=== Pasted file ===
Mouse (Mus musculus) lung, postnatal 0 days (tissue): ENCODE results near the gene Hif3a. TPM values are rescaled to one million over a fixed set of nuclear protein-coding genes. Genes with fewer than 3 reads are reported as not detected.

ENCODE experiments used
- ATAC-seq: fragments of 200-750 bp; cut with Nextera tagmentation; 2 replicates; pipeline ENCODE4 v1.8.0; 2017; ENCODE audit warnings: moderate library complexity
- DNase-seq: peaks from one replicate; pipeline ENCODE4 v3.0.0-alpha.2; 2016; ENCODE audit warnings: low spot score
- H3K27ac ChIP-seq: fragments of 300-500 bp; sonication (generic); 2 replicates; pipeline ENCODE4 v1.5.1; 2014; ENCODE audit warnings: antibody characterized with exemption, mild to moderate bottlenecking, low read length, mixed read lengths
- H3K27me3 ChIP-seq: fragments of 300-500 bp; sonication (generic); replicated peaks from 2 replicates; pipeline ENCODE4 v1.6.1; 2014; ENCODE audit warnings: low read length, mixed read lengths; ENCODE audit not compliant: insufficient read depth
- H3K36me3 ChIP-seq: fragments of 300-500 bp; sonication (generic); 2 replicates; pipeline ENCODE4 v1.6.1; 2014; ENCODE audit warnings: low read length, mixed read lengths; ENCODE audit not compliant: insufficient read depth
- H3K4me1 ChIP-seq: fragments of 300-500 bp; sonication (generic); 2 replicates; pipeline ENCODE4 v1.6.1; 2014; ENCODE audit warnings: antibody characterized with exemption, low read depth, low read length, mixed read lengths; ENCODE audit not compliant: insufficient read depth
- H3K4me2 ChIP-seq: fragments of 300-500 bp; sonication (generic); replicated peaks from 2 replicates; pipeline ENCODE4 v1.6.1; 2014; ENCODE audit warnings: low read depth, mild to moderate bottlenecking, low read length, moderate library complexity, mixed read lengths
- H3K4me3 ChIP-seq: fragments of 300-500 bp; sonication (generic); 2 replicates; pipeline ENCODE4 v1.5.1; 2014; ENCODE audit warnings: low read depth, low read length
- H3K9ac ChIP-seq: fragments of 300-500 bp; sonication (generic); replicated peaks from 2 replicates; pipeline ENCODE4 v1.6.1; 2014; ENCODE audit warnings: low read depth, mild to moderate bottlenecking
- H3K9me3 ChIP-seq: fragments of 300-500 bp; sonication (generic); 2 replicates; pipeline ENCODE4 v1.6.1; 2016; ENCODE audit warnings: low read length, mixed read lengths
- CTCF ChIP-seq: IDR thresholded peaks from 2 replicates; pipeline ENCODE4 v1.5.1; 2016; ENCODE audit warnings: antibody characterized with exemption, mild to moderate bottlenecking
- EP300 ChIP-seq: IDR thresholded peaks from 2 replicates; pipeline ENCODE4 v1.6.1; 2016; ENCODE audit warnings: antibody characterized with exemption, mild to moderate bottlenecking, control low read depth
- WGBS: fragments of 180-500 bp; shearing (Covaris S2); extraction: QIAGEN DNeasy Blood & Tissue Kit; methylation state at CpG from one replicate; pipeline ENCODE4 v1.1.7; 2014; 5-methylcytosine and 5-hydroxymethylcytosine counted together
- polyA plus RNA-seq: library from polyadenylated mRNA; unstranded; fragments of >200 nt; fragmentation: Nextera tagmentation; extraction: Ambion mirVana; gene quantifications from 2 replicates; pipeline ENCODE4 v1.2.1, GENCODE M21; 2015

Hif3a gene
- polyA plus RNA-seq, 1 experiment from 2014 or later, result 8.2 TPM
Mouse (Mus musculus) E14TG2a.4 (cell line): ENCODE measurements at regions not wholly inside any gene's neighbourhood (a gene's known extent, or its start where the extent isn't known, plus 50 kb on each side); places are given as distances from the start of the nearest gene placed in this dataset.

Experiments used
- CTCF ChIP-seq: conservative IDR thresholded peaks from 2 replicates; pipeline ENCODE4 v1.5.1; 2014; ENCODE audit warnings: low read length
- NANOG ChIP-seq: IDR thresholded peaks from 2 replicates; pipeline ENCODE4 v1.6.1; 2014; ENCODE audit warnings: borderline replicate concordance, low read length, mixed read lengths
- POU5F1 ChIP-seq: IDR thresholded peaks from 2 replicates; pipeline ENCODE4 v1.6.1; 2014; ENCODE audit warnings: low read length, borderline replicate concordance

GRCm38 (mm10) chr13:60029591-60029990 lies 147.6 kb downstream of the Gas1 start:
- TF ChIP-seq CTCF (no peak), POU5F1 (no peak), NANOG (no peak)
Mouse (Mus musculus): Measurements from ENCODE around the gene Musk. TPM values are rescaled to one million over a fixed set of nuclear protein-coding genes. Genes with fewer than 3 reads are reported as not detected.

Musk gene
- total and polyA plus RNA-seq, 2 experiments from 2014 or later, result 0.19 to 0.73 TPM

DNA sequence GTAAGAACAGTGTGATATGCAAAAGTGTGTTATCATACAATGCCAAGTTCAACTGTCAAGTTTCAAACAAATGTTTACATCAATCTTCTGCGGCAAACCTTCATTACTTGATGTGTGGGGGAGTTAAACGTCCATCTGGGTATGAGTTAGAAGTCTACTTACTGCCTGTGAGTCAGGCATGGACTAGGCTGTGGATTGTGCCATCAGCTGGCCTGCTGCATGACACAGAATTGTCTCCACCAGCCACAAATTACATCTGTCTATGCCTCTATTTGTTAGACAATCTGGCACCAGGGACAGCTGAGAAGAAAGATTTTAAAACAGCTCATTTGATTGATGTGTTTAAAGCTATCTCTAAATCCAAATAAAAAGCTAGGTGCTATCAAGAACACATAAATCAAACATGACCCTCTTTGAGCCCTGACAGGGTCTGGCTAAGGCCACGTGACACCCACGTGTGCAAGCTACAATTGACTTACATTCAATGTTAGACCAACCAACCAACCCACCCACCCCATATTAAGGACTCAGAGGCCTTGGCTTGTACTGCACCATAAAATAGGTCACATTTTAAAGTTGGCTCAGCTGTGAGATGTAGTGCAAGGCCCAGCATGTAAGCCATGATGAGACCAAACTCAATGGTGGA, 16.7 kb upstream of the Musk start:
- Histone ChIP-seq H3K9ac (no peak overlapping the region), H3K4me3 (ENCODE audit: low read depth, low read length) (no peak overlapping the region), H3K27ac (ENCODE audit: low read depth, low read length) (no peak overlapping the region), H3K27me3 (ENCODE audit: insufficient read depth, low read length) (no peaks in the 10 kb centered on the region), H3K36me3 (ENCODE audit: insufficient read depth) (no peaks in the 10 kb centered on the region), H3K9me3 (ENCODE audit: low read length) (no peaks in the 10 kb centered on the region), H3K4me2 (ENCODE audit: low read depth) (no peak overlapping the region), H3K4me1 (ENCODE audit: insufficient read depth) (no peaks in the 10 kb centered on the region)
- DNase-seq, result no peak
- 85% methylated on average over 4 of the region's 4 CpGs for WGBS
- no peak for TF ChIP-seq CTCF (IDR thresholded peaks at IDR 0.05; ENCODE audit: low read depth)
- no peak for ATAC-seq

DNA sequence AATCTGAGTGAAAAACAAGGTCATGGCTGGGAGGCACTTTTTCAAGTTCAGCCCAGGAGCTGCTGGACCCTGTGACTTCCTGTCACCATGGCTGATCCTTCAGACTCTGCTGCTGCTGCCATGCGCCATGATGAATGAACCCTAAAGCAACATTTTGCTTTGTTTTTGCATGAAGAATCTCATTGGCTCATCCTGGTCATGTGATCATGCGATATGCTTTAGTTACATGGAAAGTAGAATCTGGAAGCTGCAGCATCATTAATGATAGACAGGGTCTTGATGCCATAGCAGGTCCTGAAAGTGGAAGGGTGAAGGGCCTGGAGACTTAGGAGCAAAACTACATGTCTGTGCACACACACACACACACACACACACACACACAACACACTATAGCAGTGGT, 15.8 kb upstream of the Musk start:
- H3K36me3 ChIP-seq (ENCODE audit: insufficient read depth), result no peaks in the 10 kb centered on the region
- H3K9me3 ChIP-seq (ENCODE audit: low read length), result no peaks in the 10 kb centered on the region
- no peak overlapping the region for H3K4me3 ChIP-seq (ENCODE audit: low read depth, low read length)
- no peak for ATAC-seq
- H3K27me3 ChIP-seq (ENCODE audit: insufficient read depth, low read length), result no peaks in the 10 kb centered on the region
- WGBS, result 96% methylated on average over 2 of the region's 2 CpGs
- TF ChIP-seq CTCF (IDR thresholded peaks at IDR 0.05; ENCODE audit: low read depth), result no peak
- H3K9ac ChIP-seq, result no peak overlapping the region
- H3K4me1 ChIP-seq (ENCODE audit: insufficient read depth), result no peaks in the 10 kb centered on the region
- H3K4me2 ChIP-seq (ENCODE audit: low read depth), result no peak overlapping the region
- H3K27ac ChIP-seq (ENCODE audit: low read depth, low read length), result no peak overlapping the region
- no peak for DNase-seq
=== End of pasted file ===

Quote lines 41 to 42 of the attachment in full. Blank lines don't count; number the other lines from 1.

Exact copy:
- WGBS, result 96% methylated on average over 2 of the region's 2 CpGs
- TF ChIP-seq CTCF (IDR thresholded peaks at IDR 0.05; ENCODE audit: low read depth), result no peak